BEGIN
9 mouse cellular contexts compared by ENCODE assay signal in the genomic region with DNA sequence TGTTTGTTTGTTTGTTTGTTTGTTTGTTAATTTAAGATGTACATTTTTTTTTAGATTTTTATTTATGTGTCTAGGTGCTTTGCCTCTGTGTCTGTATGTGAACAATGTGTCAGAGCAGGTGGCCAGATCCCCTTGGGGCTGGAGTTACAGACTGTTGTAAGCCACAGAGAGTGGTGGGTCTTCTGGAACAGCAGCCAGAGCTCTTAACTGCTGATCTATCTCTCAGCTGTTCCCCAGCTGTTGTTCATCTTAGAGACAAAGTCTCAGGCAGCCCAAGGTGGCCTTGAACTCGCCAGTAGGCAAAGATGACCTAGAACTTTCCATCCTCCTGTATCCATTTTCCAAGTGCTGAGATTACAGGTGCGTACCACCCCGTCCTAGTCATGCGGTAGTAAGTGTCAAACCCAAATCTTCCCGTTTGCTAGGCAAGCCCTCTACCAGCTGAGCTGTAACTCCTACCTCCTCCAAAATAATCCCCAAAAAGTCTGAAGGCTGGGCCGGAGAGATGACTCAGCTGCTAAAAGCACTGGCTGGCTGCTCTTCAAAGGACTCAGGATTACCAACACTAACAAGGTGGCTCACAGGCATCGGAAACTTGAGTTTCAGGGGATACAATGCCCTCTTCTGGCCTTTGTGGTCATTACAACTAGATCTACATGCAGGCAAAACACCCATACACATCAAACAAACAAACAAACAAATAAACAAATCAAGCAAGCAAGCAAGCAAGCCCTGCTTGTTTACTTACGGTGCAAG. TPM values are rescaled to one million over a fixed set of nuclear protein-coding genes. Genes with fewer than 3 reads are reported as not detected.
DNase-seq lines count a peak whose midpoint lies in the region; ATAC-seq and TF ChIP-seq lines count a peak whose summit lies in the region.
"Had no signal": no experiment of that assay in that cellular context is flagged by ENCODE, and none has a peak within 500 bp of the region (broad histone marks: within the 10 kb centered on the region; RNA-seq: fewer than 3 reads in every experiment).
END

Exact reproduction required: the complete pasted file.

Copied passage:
9 mouse cellular contexts compared by ENCODE assay signal in the genomic region with DNA sequence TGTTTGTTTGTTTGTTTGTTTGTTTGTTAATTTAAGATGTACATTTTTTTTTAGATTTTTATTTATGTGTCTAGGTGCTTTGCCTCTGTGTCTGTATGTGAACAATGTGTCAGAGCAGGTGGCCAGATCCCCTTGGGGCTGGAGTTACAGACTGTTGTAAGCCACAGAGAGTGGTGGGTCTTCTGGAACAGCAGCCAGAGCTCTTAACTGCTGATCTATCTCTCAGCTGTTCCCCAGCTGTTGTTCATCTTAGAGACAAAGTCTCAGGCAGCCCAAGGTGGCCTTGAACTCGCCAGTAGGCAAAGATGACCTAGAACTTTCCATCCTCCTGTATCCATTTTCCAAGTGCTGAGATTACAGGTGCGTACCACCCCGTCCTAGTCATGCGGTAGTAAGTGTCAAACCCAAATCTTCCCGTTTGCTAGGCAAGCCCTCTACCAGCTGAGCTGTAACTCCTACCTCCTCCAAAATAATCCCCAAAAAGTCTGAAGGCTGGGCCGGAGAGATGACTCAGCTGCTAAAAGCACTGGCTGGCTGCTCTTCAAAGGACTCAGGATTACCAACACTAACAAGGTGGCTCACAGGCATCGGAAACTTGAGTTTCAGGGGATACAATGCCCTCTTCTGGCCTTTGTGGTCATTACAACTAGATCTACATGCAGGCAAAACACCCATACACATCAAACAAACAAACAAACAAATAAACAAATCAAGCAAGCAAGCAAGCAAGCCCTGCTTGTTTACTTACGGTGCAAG. TPM values are rescaled to one million over a fixed set of nuclear protein-coding genes. Genes with fewer than 3 reads are reported as not detected.
DNase-seq lines count a peak whose midpoint lies in the region; ATAC-seq and TF ChIP-seq lines count a peak whose summit lies in the region.
"Had no signal": no experiment of that assay in that cellular context is flagged by ENCODE, and none has a peak within 500 bp of the region (broad histone marks: within the 10 kb centered on the region; RNA-seq: fewer than 3 reads in every experiment).